Determining the Air-Side Charge of an Expansion Tank

Michael Housh from Housh Home Energy in Ohio wrote this tip to help techs determine the air-side charge on a pressure tank. Thanks, Michael!


Determining the air-side charge of an expansion tank in a hydronic heating system is a relatively easy task.  A properly sized and charged tank is designed to keep the system pressure about 5.0 PSI lower than the pressure relief while the system is at maximum operating temperature.

The proper air-side charge is equal to the static pressure of the fluid at the inlet of the tank, plus an additional 5.0 PSI allowance for the pressure at the top of the system. The air side of the tank should be checked and adjusted before adding water to the system. If the tank is already installed and the system has pressure in it, the pressure should be drained at the tank to 0 PSI before testing the pressure on the tank.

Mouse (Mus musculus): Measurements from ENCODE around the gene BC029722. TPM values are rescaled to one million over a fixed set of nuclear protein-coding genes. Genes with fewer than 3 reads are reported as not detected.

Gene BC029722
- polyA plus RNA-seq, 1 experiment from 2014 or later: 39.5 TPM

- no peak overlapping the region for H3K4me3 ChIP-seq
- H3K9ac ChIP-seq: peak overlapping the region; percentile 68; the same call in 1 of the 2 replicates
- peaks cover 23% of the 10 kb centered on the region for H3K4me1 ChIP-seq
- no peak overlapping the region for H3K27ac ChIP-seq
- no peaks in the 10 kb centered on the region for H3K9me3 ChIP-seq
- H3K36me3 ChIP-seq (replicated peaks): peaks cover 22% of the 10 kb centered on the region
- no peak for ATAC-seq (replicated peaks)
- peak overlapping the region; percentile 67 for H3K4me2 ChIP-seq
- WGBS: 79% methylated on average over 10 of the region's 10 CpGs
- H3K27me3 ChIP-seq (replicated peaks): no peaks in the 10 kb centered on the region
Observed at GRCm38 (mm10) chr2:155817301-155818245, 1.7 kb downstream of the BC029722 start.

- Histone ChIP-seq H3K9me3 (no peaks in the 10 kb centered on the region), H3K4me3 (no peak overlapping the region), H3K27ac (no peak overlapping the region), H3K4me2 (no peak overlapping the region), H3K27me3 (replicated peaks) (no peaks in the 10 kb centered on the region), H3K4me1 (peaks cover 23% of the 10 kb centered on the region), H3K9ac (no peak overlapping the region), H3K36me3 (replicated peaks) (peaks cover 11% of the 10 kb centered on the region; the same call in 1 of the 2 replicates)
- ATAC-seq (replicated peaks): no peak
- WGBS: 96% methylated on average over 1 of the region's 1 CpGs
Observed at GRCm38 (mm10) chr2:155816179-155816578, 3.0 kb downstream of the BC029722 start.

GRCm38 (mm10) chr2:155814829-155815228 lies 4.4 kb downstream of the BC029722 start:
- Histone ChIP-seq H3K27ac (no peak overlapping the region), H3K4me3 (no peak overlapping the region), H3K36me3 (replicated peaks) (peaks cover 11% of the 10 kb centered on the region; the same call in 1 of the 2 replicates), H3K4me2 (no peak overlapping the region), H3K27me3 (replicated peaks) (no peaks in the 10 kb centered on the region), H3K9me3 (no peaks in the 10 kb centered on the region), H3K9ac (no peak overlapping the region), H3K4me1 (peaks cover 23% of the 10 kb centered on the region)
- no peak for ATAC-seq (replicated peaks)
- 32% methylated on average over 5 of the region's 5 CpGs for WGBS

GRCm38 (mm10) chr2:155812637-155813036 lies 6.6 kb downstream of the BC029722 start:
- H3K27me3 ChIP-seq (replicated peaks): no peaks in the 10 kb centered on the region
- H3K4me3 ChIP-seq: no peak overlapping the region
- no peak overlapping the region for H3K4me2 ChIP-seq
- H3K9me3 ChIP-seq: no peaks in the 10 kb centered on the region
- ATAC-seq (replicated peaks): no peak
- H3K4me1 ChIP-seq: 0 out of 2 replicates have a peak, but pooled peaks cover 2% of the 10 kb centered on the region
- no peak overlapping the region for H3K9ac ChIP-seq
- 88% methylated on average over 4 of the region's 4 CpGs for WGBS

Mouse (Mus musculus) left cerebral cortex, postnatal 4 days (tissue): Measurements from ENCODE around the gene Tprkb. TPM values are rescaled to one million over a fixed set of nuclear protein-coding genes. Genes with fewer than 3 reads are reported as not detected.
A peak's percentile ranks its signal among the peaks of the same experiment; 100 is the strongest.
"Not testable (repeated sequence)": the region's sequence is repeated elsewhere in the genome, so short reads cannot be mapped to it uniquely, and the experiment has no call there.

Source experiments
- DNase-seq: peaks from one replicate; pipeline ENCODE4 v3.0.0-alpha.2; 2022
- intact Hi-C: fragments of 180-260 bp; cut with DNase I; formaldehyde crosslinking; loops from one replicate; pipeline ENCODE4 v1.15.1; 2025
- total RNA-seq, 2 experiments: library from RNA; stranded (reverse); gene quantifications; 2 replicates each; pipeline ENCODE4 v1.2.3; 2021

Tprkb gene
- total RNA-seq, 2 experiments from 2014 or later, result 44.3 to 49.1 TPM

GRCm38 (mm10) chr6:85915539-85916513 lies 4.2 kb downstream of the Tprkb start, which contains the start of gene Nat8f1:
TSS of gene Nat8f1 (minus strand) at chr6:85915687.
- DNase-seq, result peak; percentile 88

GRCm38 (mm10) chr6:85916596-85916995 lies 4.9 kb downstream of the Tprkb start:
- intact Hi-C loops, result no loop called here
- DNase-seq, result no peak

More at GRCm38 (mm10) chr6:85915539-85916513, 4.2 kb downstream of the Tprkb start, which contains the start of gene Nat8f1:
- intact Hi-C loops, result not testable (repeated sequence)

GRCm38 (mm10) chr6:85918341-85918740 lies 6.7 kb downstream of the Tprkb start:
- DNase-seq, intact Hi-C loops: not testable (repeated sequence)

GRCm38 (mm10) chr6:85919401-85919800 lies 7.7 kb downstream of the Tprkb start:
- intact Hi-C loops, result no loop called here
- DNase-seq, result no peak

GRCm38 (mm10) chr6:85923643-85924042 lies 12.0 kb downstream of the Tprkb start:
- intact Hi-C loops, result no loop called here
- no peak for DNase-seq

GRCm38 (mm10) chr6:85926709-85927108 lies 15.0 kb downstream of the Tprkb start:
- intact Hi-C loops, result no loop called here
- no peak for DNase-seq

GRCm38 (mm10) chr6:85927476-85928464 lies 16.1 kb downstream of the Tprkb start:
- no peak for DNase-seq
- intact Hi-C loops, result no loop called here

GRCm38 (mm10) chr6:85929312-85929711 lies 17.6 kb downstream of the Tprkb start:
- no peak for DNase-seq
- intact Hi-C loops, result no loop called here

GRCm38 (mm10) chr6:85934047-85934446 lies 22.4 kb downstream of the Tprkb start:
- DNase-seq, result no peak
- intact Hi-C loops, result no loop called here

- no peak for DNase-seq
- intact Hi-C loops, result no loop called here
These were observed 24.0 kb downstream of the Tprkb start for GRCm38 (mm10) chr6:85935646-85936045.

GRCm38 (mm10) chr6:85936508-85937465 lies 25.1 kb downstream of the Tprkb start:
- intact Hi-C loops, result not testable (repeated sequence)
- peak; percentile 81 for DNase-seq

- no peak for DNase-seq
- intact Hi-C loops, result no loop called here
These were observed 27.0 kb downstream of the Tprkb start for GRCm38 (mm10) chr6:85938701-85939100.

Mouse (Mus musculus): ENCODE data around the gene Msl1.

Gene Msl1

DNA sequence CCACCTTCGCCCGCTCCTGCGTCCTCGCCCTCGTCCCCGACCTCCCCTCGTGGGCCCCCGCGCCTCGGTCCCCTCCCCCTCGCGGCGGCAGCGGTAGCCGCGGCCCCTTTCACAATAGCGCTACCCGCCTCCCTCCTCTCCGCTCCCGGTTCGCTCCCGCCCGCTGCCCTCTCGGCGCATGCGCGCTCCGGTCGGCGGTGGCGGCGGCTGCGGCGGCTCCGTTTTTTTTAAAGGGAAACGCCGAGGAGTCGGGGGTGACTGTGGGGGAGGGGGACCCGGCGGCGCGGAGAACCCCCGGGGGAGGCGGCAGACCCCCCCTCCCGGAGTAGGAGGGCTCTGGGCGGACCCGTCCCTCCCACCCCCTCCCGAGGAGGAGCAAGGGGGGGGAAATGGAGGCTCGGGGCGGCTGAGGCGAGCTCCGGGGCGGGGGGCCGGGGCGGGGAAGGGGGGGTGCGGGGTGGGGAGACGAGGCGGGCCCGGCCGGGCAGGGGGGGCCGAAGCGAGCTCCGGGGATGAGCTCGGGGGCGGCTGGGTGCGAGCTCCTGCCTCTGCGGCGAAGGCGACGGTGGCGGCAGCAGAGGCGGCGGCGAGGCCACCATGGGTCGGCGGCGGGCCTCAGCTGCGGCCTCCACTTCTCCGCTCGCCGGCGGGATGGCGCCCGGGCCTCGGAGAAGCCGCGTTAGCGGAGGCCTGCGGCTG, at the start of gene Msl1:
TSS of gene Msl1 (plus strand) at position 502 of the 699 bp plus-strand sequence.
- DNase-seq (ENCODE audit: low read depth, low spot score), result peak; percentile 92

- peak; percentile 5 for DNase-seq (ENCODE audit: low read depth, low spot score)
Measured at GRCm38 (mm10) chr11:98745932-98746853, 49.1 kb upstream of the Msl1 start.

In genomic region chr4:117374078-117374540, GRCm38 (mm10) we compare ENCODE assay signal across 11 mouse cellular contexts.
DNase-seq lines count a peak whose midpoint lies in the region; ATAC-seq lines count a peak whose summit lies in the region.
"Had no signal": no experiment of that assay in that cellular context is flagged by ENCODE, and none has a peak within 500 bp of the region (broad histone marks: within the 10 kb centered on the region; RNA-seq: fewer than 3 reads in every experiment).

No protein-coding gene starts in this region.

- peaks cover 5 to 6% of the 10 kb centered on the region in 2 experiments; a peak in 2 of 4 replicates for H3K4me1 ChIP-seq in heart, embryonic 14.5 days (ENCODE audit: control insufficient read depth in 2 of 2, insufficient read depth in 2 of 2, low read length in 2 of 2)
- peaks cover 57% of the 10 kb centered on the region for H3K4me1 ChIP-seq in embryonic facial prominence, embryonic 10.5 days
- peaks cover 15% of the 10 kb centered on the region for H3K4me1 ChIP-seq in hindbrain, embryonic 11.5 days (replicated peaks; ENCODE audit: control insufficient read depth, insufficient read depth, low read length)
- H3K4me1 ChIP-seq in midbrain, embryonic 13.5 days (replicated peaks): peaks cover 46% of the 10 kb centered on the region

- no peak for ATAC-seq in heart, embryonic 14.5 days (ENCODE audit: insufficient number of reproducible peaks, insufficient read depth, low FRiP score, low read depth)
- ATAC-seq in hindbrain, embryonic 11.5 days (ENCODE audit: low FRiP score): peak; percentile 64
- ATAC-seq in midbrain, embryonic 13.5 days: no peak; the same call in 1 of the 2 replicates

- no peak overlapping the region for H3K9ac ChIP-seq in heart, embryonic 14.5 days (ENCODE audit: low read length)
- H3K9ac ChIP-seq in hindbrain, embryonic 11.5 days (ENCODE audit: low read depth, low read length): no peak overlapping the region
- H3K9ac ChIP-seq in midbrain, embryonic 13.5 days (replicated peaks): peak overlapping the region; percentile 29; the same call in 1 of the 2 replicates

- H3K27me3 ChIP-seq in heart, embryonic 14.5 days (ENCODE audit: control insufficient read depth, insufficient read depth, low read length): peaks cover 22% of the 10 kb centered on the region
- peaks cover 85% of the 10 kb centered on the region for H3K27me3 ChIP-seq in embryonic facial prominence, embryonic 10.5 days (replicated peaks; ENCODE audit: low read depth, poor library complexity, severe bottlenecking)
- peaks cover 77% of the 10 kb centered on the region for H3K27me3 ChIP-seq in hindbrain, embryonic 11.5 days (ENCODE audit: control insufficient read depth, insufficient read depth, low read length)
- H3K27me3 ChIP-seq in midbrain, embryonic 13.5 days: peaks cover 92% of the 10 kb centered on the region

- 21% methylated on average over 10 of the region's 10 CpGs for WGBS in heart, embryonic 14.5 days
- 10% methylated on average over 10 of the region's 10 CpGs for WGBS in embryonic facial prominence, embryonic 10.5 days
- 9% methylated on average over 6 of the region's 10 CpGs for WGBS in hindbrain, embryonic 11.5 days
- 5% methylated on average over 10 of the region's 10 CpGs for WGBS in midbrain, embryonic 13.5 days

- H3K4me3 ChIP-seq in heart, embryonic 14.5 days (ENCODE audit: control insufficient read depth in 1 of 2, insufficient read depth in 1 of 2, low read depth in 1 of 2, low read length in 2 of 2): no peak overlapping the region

The formula for calculating the air-side pressure is relatively easy and directly related to the highest point in the system from the inlet of the expansion tank.

Pa = H * (Dc / 144) + 5

Where:

Pa = air-side pressure in the expansion tank (psi)

H = height from the inlet of the tank to the highest point in the system (ft)

Dc = density of water at its coldest state / typically filling (lb/ft3)

 

The above graph shows us the relationship between the density of water and temperature between 50°F-250°F.

A lot of the “rule of thumb” equations for hydronic systems are based on the density of water @60°F is 62.37, so we could simplify the above equation into a rule of thumb equation by first solving for the density (Dc). (Note: the formulas that we use in hydronic system GPM calculation also use the 60°F baseline. We have published an article about hydronic system GPM calculations, which you can read HERE.)

Dc = 62.37 / 144 =0.433

Substituting ‘Dc’ into the original equation would give us a slightly less complicated equation that can be used as a rule of thumb to solve for the air-side pressure.

Pa = H * 0.433 + 5

Below is a graph that shows us this rule of thumb equation and the required air-side pressure based on the height of the system piping.

—Michael H.

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